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Florida Workplace Compliance
News & Resources

There’s nowhere quite like Florida. The Sunshine State is a lush, diverse place teeming with natural splendor and economic opportunity. From bustling cities to quiet beaches, humid wetlands to luxury hotels, amusement parks to raceways to rocket launch pads, Florida has it all.

Perhaps it’s no surprise that Florida also presents employers with greater-than-average operational challenges and regulatory risks. Extreme temperatures, unpredictable weather conditions, and a large concentration of specialized, dangerous industries—including construction, agriculture, maritime, and more—all mean the serious potential for safety accidents and violations. Keep your workers safe and stay on the right side of the law with KPA’s safety and workforce compliance resources.

Stay on top of safety and compliance the right way with this Florida-specific information but be sure to seek legal counsel when you’re looking for how these changes will directly impact your business. Wherever available, KPA products are updated with the latest government notices and posters for employers.

Florida COVID News

Who: Florida employers and employees

When: Effective immediately

What: On November 18th, 2021 Florida Governor Ron DeSantis signed HB 1-B, requiring employers that mandate COVID-19 vaccination requirements for their employers to offer additional exemptions. Per the new law, employers must provide employees with an exemption statement to opt out of COVID-19 vaccination. The order expires on June 1st, 2023 with a possibility of extension.

The new exemptions include medical reasons, religious objection, COVID-19 immunity, periodic testing, and the use of PPE while at work.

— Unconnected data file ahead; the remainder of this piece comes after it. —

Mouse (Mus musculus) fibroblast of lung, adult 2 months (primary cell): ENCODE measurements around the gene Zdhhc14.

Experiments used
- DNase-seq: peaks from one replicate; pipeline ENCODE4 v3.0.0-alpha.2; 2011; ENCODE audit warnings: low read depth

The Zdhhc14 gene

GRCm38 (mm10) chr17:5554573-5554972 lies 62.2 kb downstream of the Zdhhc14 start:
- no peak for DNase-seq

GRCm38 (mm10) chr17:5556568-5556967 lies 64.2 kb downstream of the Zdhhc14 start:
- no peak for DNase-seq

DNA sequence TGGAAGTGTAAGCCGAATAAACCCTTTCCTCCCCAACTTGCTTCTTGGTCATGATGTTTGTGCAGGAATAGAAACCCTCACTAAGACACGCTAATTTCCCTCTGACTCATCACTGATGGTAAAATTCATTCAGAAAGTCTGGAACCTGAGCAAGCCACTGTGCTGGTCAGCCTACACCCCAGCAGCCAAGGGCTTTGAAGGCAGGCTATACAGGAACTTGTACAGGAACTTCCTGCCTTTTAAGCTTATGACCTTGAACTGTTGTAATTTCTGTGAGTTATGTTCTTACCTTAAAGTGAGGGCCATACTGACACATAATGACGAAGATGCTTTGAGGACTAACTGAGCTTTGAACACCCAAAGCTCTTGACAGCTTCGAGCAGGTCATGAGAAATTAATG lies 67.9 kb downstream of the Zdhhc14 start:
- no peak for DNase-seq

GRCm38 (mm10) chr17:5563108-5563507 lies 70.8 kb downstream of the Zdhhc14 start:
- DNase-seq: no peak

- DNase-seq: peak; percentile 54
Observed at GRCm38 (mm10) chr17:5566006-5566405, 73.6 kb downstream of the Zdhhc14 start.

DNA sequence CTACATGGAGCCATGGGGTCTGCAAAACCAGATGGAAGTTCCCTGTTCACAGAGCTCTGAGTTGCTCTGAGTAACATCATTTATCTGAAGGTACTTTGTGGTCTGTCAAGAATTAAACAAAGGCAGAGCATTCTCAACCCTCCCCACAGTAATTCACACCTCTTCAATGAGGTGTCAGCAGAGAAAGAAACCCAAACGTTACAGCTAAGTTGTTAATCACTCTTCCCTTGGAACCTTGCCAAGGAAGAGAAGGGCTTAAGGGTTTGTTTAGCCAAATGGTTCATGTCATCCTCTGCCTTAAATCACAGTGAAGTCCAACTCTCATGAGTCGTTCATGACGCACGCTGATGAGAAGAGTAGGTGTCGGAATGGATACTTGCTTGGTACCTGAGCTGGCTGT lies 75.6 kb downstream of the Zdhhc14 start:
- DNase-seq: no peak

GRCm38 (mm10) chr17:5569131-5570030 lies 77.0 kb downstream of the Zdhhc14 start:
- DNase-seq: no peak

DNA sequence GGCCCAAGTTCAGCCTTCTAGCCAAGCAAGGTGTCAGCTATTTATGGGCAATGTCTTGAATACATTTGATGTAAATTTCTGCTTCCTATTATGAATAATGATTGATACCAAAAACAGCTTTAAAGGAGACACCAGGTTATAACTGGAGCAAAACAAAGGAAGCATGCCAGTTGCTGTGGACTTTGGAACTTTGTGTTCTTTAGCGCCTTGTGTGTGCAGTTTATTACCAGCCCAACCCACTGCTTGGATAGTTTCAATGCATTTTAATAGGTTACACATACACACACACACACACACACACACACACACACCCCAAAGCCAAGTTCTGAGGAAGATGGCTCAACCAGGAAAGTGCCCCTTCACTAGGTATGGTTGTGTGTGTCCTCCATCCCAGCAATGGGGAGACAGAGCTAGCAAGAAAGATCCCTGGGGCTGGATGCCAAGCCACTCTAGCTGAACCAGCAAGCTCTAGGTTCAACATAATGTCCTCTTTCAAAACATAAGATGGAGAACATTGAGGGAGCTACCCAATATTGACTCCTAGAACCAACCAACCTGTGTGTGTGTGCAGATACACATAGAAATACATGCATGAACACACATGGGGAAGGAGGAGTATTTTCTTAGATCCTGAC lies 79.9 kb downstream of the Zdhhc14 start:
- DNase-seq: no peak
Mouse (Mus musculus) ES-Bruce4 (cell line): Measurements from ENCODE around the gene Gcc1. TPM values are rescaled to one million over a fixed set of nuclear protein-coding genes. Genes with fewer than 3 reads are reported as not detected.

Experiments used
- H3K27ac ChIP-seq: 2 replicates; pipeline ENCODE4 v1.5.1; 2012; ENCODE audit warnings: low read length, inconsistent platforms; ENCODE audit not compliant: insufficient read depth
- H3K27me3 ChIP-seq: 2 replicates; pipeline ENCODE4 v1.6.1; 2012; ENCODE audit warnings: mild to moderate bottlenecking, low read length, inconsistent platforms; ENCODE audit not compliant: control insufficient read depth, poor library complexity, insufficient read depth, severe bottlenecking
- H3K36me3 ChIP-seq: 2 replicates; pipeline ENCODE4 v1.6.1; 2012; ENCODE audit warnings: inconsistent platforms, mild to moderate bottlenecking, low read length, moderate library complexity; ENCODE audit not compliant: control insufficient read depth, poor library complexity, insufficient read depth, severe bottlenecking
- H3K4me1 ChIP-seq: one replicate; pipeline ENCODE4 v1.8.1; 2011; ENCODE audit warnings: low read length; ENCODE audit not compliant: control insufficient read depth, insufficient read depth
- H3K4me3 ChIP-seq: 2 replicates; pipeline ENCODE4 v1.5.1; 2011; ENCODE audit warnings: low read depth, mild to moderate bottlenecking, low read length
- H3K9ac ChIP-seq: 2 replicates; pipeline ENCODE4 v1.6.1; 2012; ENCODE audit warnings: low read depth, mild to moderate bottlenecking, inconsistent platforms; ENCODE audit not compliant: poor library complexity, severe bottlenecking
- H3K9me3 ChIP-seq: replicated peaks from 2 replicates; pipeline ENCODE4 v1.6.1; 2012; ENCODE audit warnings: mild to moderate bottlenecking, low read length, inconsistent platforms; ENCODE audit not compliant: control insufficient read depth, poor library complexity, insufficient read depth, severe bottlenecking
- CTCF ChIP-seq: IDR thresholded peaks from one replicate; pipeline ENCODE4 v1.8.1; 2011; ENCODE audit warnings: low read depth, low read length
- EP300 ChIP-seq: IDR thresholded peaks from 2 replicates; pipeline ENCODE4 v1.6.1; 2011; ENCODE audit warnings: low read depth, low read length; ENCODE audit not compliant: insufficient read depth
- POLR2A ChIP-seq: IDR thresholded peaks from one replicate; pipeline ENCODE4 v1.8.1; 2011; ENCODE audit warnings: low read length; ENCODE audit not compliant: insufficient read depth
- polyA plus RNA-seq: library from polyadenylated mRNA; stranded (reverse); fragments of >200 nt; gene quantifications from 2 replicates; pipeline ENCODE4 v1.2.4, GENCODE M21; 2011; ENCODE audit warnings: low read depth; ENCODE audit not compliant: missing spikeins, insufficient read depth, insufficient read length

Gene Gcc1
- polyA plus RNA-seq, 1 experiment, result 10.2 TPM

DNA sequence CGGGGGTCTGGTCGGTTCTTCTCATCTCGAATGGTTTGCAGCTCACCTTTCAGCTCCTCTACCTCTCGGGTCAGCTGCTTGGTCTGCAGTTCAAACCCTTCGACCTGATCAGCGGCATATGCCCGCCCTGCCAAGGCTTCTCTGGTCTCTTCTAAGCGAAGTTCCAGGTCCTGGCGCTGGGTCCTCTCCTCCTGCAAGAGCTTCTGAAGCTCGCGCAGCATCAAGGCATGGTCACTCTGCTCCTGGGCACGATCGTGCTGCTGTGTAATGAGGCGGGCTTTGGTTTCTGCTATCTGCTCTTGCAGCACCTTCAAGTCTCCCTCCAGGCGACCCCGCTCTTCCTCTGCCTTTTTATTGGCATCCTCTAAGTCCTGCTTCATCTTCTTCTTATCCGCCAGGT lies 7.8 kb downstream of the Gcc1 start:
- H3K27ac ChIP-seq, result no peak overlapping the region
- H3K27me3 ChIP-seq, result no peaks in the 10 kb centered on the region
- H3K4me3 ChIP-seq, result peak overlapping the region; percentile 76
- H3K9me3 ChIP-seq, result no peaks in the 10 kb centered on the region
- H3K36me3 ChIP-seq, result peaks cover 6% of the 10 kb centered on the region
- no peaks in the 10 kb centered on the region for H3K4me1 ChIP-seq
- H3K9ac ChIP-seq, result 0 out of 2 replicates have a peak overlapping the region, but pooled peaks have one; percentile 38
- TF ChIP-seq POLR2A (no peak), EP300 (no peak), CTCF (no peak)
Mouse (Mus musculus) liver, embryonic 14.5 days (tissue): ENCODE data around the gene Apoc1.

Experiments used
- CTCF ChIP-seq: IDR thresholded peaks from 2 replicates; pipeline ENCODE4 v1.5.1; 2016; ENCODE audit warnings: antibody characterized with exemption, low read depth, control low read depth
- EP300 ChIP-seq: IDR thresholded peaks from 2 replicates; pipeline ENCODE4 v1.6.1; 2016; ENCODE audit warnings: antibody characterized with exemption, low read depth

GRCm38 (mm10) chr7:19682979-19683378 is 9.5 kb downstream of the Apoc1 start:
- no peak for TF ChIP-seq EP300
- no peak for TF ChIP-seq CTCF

To provide an exemption for medical reasons, employees are required to provide employers with a statement signed by a medical professional declaring that the COVID-19 vaccine is not in the best interest of the employee.  Per the order, employers are required to provide either the exemption forms provided by the Department of Health or exemption forms of similar content.

Employees who claim an exemption due to COVID-19 immunity must provide proof as “documented by the results of a valid laboratory test performed on the employee.” The Department of Health has yet to establish a standard to determine COVID-19 immunity.

Under this new law, businesses of fewer than 100 employees may face fines of up to $10,000 for wrongful termination of employees who provide an exemption, as directed by the Florida Department of Legal Affairs. Businesses with employees of 100 or more may be fined up to $50,000 per wrongful termination.

Federal vaccine mandate requirements for employers may preempt HB 1-B, which only allow vaccination exemptions for conflicting medical conditions and religious beliefs. OSHA’s Emergency Testing Standard may also conflict with the parameters of HB 1-B moving forward.

On December 2nd, 2021, the Florida Department of Legal Affairs issued a Notice of Emergency Rule that clarifies independent contractors as separate entities from employees of private businesses. The Emergency Rule also defines employee resignation under duress and employee resignation due to difficult and intolerable working conditions as “functional equivalents of termination.”

The Florida Department of Legal Affairs has also opened an online form for employees to report employer violations related to vaccination mandates. Additionally, the Department has also issued an FAQ guidance on the law and has provided more detailed rules for receiving, investigating, and adjudicating employee complaints.


  • Review your current policies and procedures and update them to comply with the new bill.
  • Educate and inform your employees about state mandates and safety protocols.
  • Familiarize yourself with federal vaccine mandates and OSHA standards for potential conflicts with this new law.

Additional Resources:

HB 1-B

Notice of Emergency Rule

Private Employer Vaccine Mandate Program FAQs

Florida Department of Health COVID-19 Vaccination Exemption Forms

Florida HR News

Who: Florida employers

When: Effective September 30, 2023

In November 2020, Florida voters approved Amendment 2, which provides for annual increases to the minimum wage. On September 30, 2023, the Florida minimum wage will increase from $11.00 per hour to $12.00 per hour.

The minimum wage will increase by $1.00 per hour every year until 2026, when it reaches the maximum of $15.00 per hour. It will remain at $15.00 per hour through the end of 2027. Starting in 2028, it will be indexed to the applicable Consumer Price Index.